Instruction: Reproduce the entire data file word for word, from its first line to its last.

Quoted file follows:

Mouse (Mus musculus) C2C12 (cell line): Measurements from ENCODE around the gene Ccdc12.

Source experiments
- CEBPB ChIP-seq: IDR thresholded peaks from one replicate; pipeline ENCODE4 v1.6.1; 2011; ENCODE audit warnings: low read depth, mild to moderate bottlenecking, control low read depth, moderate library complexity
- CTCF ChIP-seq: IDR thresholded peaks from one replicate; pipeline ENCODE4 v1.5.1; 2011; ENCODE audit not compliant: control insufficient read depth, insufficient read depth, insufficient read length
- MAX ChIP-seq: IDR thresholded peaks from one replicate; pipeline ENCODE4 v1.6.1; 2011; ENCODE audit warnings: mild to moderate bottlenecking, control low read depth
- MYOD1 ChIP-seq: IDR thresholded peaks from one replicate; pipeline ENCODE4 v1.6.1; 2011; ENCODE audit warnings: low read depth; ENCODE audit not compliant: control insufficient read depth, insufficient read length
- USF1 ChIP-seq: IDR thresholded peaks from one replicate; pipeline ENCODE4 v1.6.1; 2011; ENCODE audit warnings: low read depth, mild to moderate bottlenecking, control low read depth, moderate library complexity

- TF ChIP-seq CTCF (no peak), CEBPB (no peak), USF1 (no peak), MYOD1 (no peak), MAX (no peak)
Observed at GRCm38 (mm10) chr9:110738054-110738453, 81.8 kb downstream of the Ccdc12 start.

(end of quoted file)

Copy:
Mouse (Mus musculus) C2C12 (cell line): Measurements from ENCODE around the gene Ccdc12.

Source experiments
- CEBPB ChIP-seq: IDR thresholded peaks from one replicate; pipeline ENCODE4 v1.6.1; 2011; ENCODE audit warnings: low read depth, mild to moderate bottlenecking, control low read depth, moderate library complexity
- CTCF ChIP-seq: IDR thresholded peaks from one replicate; pipeline ENCODE4 v1.5.1; 2011; ENCODE audit not compliant: control insufficient read depth, insufficient read depth, insufficient read length
- MAX ChIP-seq: IDR thresholded peaks from one replicate; pipeline ENCODE4 v1.6.1; 2011; ENCODE audit warnings: mild to moderate bottlenecking, control low read depth
- MYOD1 ChIP-seq: IDR thresholded peaks from one replicate; pipeline ENCODE4 v1.6.1; 2011; ENCODE audit warnings: low read depth; ENCODE audit not compliant: control insufficient read depth, insufficient read length
- USF1 ChIP-seq: IDR thresholded peaks from one replicate; pipeline ENCODE4 v1.6.1; 2011; ENCODE audit warnings: low read depth, mild to moderate bottlenecking, control low read depth, moderate library complexity

- TF ChIP-seq CTCF (no peak), CEBPB (no peak), USF1 (no peak), MYOD1 (no peak), MAX (no peak)
Observed at GRCm38 (mm10) chr9:110738054-110738453, 81.8 kb downstream of the Ccdc12 start.